Feeling the Gleeful Bern
Bernie in Des Moines this week. Photo by Charlie Neibergall/AP
Okay, so the giddy rumor that Pope Francis had endorsed Bernie for president - “I see in Senator Bernard Sanders a man of great integrity and moral conviction (who) genuinely wants what’s best for all people,” an avowal swiftly followed by Bill O'Reilly calling both Bernie and Francis "false prophets" - turned out to be a hoax. But the basic premise underlying the story - that Bernie, despite much mainstream media sabotage, has attracted massive, exuberant, often improbable support for the very qualities allegedly cited by the Pope - rings true.
Ardent proof comes in the emergence of manifold online groups, from substantive to satirical, supporting Bernie. They celebrate Sanders' willingness to march with embattled workers, to continue over many years to "stand up to powerful people and (make) difficult decisions," to consistently take positions - as cited by abolitionist William Lloyd Garrison - “as harsh as truth, and as uncompromising as justice." But they also celebrate more elusive pleasures - a political candidate who is not and never has been for sale, a political moment of rare hope and faith, a glad sense of possibility. Bernie - rumpled, frizzy, impassioned, pissed - feels like one of us.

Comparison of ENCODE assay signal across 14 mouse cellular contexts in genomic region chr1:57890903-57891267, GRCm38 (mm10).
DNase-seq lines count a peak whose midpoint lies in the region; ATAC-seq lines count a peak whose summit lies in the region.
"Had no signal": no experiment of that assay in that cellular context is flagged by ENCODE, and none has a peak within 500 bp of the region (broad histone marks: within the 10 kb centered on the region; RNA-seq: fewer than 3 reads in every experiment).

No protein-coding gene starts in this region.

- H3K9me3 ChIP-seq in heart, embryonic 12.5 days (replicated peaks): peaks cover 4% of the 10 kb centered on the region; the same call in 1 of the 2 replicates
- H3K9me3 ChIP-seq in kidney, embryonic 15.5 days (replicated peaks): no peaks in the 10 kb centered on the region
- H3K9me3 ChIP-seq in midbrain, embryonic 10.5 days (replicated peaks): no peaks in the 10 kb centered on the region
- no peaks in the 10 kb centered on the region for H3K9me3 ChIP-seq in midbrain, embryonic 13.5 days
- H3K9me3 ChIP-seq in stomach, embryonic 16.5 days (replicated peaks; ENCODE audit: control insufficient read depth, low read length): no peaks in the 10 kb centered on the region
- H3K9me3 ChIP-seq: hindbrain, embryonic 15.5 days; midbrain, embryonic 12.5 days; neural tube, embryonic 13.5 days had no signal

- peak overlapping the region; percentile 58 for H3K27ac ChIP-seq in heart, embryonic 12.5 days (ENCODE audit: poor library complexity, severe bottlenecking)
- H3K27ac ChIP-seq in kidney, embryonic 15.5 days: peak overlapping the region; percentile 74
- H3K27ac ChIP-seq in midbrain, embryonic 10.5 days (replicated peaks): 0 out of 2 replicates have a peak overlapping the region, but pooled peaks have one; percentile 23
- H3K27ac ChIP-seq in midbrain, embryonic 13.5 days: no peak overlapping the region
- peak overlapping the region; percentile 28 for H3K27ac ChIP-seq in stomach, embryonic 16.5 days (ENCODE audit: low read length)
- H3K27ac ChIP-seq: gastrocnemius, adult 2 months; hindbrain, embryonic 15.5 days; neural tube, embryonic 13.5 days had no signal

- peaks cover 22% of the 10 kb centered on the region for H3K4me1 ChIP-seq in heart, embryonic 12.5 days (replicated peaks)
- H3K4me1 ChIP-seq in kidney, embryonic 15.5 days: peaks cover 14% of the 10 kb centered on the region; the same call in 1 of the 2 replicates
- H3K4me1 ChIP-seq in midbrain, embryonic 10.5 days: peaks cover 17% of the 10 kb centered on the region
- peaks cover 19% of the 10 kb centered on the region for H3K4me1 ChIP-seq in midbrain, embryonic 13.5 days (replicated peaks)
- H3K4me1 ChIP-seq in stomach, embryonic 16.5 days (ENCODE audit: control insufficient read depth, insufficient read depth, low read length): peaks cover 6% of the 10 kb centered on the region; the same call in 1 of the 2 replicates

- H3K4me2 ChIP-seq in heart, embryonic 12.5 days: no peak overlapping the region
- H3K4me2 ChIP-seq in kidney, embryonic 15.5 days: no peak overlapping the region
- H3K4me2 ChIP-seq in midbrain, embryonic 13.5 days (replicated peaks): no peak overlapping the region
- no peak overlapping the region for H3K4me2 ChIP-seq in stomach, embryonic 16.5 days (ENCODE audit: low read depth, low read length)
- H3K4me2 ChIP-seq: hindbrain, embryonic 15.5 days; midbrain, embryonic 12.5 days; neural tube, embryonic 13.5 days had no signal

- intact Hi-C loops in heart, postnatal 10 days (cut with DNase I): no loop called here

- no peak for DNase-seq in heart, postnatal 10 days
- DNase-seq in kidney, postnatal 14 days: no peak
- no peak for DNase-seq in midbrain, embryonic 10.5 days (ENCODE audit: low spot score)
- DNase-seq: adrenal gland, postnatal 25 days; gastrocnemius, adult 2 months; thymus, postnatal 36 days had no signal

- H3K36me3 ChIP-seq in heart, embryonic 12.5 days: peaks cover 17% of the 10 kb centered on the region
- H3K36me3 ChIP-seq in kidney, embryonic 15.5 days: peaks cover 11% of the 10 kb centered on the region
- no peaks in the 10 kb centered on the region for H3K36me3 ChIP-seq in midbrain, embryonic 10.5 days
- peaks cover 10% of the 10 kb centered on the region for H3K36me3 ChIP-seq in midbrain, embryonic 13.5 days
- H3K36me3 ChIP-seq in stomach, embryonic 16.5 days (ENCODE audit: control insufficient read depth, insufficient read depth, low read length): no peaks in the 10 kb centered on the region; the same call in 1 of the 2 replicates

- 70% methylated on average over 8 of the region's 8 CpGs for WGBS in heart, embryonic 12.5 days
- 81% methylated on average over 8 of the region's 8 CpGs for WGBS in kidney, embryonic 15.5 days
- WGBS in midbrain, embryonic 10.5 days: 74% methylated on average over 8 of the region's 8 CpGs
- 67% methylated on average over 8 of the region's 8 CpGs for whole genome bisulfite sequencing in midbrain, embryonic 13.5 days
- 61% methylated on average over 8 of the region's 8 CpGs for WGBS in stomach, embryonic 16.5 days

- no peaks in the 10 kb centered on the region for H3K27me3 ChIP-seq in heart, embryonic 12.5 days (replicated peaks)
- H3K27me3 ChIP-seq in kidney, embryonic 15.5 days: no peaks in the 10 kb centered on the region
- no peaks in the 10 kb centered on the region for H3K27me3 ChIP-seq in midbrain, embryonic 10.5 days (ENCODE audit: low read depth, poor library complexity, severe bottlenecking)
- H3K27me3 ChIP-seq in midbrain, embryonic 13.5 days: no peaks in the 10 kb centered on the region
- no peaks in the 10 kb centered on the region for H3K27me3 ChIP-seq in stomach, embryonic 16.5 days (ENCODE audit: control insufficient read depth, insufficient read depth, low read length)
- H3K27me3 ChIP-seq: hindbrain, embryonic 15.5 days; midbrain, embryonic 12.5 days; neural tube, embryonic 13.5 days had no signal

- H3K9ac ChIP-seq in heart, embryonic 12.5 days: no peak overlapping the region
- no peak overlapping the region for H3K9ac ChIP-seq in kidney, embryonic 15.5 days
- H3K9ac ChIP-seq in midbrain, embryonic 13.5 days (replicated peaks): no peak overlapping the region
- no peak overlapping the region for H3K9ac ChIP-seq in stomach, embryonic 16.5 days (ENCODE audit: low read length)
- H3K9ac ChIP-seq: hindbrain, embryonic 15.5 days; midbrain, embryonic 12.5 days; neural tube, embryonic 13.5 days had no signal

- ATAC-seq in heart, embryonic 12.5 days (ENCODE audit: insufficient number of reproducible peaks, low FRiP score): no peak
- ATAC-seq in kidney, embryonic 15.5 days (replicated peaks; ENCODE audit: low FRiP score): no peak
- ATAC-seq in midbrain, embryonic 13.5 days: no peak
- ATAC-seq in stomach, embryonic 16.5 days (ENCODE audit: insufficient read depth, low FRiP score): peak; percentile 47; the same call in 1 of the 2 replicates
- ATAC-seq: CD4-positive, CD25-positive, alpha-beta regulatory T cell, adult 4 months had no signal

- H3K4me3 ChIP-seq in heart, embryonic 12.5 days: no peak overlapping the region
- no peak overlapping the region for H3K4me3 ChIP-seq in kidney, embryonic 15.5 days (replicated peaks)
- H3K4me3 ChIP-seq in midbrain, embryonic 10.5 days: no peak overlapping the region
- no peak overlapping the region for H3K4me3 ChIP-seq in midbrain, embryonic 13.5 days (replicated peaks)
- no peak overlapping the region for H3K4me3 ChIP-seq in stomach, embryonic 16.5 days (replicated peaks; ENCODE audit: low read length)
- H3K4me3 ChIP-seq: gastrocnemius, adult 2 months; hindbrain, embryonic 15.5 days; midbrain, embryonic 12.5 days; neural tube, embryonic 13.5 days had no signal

Which is maybe why so many people are dressing up their babies like him. #BabiesForBernie - tough to resist - is one of the more captivating instances of the omnipresence of Sanders on social media. There are also #GeeksForBernie, menwhobern, Artists and Cultural Leaders For Bernie, PeopleWithUnrulyHairforBernie. There are onesies - babies, cats, veterans, Ohio, future women - for Bernie, expectant parents for Bernie, Vermont farmers' pumpkin displays for Bernie, Halloween parties for Bernie, a Larry David impersonation of Bernie, a Back to the Future with Bernie, and even a few bankers for Bernie.
And, starting tomorrow, there's an ad hoc three-concerts-over-three-weeks dance party dubbed Bernie-Man. Several thousand people have signed up for the Seattle event, which will combine live music and dancing with donating a few bucks to Sanders' campaign. It was somewhat inadvertently organized by a real-estate broker who's never held a political event. "I don't know what a revolution feels like," he says. "Enough people have been disenfranchised in my lifetime that people are standing up and saying, 'Enough.' So if that's what a revolution is, then yeah." Thus does joy, at least for now, visit the political landscape.
Bernie haircut, AP photo